Not landing that job? Here are 10 reasons why
- November 15, 2010
Have you been on interviews that you thought went really well only to find out you didn’t get the job?
If you have been looking, it’s unlikely you’ve received much feedback. Or, maybe the feedback you received was not constructive enough to help you understand what you could do to improve your chances next time, assuming it is something you can change. But without receiving feedback, it is hard to know what went right — and what went wrong.
Unfortunately, due to legal issues, discrimination laws and just plain, old work overload and résumé competition, fewer words, if any, are shared with prospective employees who don’t make the cut.
In my experience working as a third-party recruiter, I’m often privy to the kind of feedback jobseekers don’t receive directly. Below are some of the most common reasons (or, shall we say, “blunders”) that keep many applicants from landing the job. This list is not intended to include the more obvious reasons why one may not get noticed during the employment search process (e.g. typos, wrong technical background or qualifications, unreasonable commute, sponsorship requirement if not a U.S. citizen, cost-prohibitive salary requirements, etc.).
1. How do you rate on the 3 C’s?: Communication (verbal), communication (written), and communication (physical).
Physical communication skills may not be as obvious as verbal and written, and are more subjective. Some people do not look you straight in the eye when talking, which may be viewed as hiding something. Others may think the person lacks confidence or is uncomfortable about something. Maybe you fidget with your hands and feet when meeting someone new. Maybe you sit with your arms folded in front of you, which may be considered negative body language. All in all, body language and how you communicate verbally and in writing is very important. Are you aware of how you communicate?
2. Answer the question: You do not provide information requested and/or do not answer the questions during an interview.
If you don’t answer a question, the interviewer may interpret that to mean you do not know the answer or have the appropriate experience. Or the interviewer may think that you embellished your résumé (refer to No. 7 below).
3. One job too many:
Switching jobs every year or two seems to be the norm for some generations. Before the recession, professionals may have been encouraged to switch more frequently. But in today’s job market, having too many jobs may be a showstopper.
4. “JORT”: You have displayed some form of the following or lack thereof — judgment, ownership, responsibility and/or trust. Ask yourself, “If I was a hiring manager, would I hire myself?”
When you are being interviewed, the interviewer may ask questions to determine if you are the type of professional that recognizes that your behavior and values, and/or lack thereof, contribute to your ultimate success.
5. What do you want to do?: If you cannot answer this question, maybe you should not be sending out your résumé just yet.
A good employer wants to know what you can do, your commitment to the job/profession and more. Some employers are “body shops” and will hire you regardless. So beware! To be simple, if you are unclear where you are going, the interviewer will be unclear as to where you are going, too.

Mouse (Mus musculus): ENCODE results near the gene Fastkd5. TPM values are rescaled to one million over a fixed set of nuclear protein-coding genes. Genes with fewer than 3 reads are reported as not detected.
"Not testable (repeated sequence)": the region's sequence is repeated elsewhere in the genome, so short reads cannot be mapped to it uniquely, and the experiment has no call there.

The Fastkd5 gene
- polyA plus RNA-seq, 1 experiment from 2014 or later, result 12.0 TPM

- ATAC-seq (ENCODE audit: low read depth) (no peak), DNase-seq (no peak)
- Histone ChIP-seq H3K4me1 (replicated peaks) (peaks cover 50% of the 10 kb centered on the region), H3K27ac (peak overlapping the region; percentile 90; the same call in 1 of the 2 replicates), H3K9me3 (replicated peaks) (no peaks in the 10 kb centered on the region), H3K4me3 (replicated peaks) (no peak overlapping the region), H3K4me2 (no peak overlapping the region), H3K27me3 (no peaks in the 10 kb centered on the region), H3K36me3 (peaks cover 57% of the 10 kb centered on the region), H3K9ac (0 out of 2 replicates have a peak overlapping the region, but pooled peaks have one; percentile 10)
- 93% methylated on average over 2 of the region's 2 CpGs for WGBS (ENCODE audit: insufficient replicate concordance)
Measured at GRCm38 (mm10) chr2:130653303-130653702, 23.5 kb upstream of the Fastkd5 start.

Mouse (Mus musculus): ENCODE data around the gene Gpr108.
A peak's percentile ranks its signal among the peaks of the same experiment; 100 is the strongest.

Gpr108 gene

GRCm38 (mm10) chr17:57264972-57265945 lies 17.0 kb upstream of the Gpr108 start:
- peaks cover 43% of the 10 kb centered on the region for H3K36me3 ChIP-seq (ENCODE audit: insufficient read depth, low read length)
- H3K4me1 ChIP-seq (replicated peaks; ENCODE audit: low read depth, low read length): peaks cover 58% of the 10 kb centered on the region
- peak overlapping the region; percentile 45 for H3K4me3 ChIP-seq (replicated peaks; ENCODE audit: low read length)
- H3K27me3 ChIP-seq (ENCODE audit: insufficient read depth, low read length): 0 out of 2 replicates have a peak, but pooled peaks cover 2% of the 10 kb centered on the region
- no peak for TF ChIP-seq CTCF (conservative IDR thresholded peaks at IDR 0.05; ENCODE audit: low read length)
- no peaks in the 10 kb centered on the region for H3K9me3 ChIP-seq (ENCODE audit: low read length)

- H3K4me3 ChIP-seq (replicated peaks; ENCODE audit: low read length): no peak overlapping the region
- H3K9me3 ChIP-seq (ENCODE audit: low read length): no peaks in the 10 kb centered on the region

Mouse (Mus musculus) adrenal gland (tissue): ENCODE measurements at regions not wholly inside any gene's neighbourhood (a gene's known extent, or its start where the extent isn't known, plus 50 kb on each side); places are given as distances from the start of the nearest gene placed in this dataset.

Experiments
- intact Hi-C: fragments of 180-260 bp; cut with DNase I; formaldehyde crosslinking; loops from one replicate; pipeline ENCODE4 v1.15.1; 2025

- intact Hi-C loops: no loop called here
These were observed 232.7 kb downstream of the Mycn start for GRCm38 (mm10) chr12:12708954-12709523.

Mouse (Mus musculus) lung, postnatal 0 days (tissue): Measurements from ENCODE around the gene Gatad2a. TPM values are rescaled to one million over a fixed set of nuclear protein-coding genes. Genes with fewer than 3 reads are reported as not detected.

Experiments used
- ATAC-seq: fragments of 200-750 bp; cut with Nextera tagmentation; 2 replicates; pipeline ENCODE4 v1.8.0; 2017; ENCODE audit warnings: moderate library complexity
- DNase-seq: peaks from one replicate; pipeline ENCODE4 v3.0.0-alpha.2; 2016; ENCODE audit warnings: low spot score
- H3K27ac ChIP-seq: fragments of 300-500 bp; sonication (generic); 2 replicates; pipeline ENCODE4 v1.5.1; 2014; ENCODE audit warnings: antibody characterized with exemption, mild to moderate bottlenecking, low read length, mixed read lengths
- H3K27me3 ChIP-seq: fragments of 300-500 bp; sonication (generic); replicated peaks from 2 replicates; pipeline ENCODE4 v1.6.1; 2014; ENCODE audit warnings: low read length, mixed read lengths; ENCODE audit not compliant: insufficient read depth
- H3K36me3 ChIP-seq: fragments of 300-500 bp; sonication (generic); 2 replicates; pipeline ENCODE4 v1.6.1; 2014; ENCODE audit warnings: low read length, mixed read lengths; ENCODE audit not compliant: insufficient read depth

6. Rah, rah sis boom bah: Lack of enthusiasm or interest is certainly a deal breaker.
An interview involves presenting your best self and interacting with others. Think of it like going on a first date with someone you really wanted to go out with. Did you smile? Ask questions?
7. Swear to tell the truth and nothing but the truth: If you were being deposed at a trial, how would you answer tough questions?
Employers may ask: if you left a job or the job left you, if your résumé includes all jobs since you graduated (even if in summary for earlier jobs), if the employers noted paid your paycheck themselves or if you were paid via a third-party contractor/staffing company, and more.
In today’s world, it is very easy to obtain information and many employers conduct some form of background check. If you are asked to complete and sign an employment application, there usually is some language indicating that by completing and signing the application, you are presenting truthful information.
8. I have a mortgage to pay, so I need to make $$$$: Are you asking for too large of an increase in pay?
Unless you have been grossly underpaid, in which case a large increase may be warranted, avoid making this mistake. Do your homework and find out salary ranges for different levels of experience, education and skills, and for different geographical locations.
9. What did you do between 1996 and 2000?: Beware of unexplained gaps in employment or dates that don’t match up.
Put yourself in the hiring professional’s shoes. If you noted a gap on someone’s résumé, what would you think? Account for your time and how it was spent (e.g. family sabbatical, overseas relocation, etc.).
10. The 3 C’s: Communication (verbal), communication (written) and communication (physical): Since communication is so important, this is worth repeating! Need I say more?
Keep in mind that if you were to interview lots of hiring professionals, this list could go on and on. For now, keep this list handy to determine if any of these apply to you. Until next time, good luck with your search.
Beth A. Berk, CPA, is an independent recruiter based in the metropolitan Washington area who focuses on placing CPAs and CPA candidates. She also places other professionals, including IT-related/network engineers, administrative and more. Contact her at BethABerk@msn.com or (301) 767-0670.